By Tim Baffoe–

(670 The Score) I’m fairly certain of two things when it comes to Chicago Bulls forward Nikola Mirotic. One is that he’s a fan of my writing.

“Sometimes I don’t read too much that you guys write,” he said over the weekend of we filthy scribes. “But sometimes when I’m bored a little bit, I’ll be like, ‘OK, let’s see what they’re writing.’ I’m just enjoying your articles, guys, and it’s been fun to me, so I said it was funny to me. I said that I’m in love with Chicago’s media.”

Niko, thanks. What else I’m confident in is that Mirotic would be just dandy getting shipped to another team now that he’s officially eligible to be traded, per his contract.

Sure, Mirotic is trying his best to play politician and not really give an answer that would show his feelings about the Bulls undeniably taking calls on him as they look to add draft picks in a rebuild. It’s a rebuild that’s showing surprising promise, too, with the emergence of Kris Dunn and return from injury of Zach LaVine, both acquired from the Minnesota Timberwolves for Jimmy Butler in the offseason along with rookie Lauri Markkanen, who has more than justified his stature as the seventh overall pick.

 “I didn’t talk to (management),” Mirotic said Monday regarding any buzz. “Probably my agents are talking. I know my name is going to be there. I’m doing my job. I’m sure they’re doing their job. We’re both going to do what’s best for the team.

“This is motivation for me. I know it sounds weird. But people are talking, ‘Niko will be gone. Bye-bye, Niko.’ For me, it’s just do what you’ve got to do. Play well.”

Playing well — which he’s done since returning Dec. 8 from injuries sustained in a fight with teammate Bobby Portis in practice — only makes it more likely that Mirotic can be moved. He was seemingly unwanted in the free agent market and re-signed with the Bulls just before the start of training camp as the two parties kind of shrugged at being each other’s only option. If it was possible to have negative value to any other team, the fight and broken face and general sourness afterward made that so.

But Mirotic has shown obvious value on the court and has had periods of putting a young team on his shoulders in winning games the Bulls aren’t supposed to. A disaster of a soap opera for executives John Paxson and Gar Forman now seems destined to be a footnote that can be laughed about down the line, especially if Mirotic turns into a first-round draft pick.

And he’s more than fine with that. Most athletes who haven’t outright demanded a trade — which Mirotic hasn’t since returning to the court — at least pay lip service to the gods of boring public relations and talk in platitudes about how great these fans are and the player couldn’t imagine playing anywhere else (while he’s waiting on that text message back about apartments in a new town). Mirotic isn’t crapping on Chicago or the Bulls, but he’s not professing much attachment to either.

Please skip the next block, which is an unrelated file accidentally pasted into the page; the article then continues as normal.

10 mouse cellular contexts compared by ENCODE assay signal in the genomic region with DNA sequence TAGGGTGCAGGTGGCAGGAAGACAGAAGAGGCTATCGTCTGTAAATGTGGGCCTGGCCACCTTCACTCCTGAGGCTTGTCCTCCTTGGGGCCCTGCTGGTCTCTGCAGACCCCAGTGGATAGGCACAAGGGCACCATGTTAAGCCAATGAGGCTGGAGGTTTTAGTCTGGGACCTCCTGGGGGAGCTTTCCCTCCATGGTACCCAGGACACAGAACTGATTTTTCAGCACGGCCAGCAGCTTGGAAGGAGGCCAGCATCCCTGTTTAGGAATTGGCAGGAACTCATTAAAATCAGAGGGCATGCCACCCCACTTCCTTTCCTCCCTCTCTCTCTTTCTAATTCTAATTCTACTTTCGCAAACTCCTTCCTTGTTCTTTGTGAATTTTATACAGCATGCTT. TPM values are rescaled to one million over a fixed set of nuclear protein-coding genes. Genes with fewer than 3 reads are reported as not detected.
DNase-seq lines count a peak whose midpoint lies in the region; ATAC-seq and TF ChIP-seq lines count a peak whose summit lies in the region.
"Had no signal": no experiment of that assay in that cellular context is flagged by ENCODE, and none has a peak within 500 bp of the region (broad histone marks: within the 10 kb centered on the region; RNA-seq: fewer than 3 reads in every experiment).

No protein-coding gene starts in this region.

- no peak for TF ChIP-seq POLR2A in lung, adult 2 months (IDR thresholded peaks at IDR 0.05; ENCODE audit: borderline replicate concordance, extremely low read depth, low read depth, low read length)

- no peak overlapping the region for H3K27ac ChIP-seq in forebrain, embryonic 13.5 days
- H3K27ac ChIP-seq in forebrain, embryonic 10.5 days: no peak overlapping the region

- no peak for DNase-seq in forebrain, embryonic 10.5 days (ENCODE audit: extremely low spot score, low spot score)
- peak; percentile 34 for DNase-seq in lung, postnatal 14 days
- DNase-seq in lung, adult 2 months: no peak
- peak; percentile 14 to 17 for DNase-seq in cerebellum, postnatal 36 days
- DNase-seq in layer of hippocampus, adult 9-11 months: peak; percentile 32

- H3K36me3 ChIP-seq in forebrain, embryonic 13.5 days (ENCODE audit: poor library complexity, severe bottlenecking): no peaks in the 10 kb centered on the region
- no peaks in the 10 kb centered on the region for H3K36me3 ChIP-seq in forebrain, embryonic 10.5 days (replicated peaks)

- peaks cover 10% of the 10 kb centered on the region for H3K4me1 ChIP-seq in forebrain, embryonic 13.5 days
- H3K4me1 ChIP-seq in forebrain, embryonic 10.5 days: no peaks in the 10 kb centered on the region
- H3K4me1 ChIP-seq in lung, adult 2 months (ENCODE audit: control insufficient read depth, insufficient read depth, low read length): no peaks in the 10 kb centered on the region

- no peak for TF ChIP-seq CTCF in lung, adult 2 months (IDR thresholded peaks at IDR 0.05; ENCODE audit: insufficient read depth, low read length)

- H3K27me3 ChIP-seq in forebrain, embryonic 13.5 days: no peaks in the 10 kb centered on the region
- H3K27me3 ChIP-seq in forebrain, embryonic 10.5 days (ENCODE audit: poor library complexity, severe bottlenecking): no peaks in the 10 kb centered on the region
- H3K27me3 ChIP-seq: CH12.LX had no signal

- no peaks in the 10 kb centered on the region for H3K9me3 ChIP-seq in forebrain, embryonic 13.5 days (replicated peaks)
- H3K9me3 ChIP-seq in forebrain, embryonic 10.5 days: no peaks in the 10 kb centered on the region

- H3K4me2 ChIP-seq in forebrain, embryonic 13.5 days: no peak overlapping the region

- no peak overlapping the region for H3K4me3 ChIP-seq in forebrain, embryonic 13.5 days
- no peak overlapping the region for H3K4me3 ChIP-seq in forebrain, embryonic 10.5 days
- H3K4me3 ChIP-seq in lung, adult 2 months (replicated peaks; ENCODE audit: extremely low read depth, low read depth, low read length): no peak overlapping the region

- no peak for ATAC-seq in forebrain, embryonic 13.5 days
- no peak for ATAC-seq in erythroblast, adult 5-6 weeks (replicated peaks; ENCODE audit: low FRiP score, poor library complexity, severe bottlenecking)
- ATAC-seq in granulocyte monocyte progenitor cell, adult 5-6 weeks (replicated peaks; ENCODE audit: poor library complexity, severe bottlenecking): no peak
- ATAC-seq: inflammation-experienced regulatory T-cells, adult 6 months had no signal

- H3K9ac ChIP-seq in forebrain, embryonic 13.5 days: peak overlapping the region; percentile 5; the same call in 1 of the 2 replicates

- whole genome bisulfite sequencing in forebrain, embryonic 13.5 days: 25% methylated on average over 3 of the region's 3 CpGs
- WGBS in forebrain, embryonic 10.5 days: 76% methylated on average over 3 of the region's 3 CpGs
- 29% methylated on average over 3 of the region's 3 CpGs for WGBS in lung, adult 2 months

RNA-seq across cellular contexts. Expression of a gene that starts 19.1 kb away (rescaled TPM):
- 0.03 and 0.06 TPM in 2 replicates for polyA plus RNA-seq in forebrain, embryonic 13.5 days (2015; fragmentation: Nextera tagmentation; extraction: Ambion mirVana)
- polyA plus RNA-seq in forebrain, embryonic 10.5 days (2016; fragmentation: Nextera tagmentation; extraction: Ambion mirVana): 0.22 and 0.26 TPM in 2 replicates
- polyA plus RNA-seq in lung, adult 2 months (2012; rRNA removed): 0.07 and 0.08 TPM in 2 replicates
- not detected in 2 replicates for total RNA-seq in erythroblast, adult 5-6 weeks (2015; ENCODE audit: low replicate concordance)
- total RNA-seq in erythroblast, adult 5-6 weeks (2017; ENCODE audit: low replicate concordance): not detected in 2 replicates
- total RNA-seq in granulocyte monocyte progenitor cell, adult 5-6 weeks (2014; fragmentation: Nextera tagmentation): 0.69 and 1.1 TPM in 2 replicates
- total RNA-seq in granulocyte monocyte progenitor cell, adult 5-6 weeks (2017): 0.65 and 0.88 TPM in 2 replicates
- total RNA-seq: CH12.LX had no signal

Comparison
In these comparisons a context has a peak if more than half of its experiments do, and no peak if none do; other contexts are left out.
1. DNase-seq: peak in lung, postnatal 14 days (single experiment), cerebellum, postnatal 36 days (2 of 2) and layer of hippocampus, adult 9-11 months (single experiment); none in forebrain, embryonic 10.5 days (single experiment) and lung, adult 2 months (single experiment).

“I want to win tonight,” he said on Saturday when asked if he wants to stay here. “That’s all I want to do. Like I said before, from tomorrow, we’ll see. But I’m happy in Chicago. I’m obviously very happy. And my family too, we all love Chicago. We’re more than thankful for the opportunity to be here. That’s all I can tell you now.”

The man doesn’t even have gumption anymore to lie. You can’t really fault him — and it’s even oddly respectable that he’s trying to walk a line that’s neither pandering nor unprofessional. He knows he was never in any long-term plans for the Bulls anyway, and having to hang around in the shadow of being the guy on the wrong end of a team brawl can’t be enjoyable no matter how well you’re playing. The hatchet between him and Portis will never be buried far enough underground, no matter how much they high five on the court.

“I am all positive, all love, sharing the love,” Mirotic said Monday after the Bulls beat the Heat. “I was happy coming here to the locker room, having another opportunity to play well. I love playing in the United Center, the best thing you can do.”

Mirotic has a no-trade clause, by the way. At no point this season has he ever indicated he’d use it. That didn’t stop him from claiming Monday that the Bulls would be a playoff team if healthy for the entire season.

Problem with that is the outside chance of that happening are contingent on Mirotic and the also-likely-traded-eventually Robin Lopez. A playoff declaration is still very 2018 Niko, though. Throwing a random piece of meat to the media and seeing how it gets chewed in print tomorrow to his own newfound amusement.

Should Mirotic be traded, which may only happen if the Bulls can get a first-round pick in return, the feeling won’t be what we expected back when we looked toward mid-January months ago. At that time, it was crossing fingers that anything could be received for a player who was understandably disgruntled and might only infect younger guys with negative vibes or at least make media scrums all the more awkward for them.

Instead, Mirotic should garner a pretty decent return (OK, still cross your fingers with this front office’s spotty record), but there will also be a “Good for him” feel to it. Mirotic has played well, not poisoned the locker room from what most can tell and been a dry but unexpectedly refreshing presence with the media these past five weeks.

He’s earned his clean slate when it comes. That will probably be sooner than later.

I just hope he still reads my stuff from afar.

Tim Baffoe is a columnist for 670TheScore.com. Follow Tim on Twitter @TimBaffoe. The views expressed on this page are those of the author, not Entercom or our affiliated radio stations.

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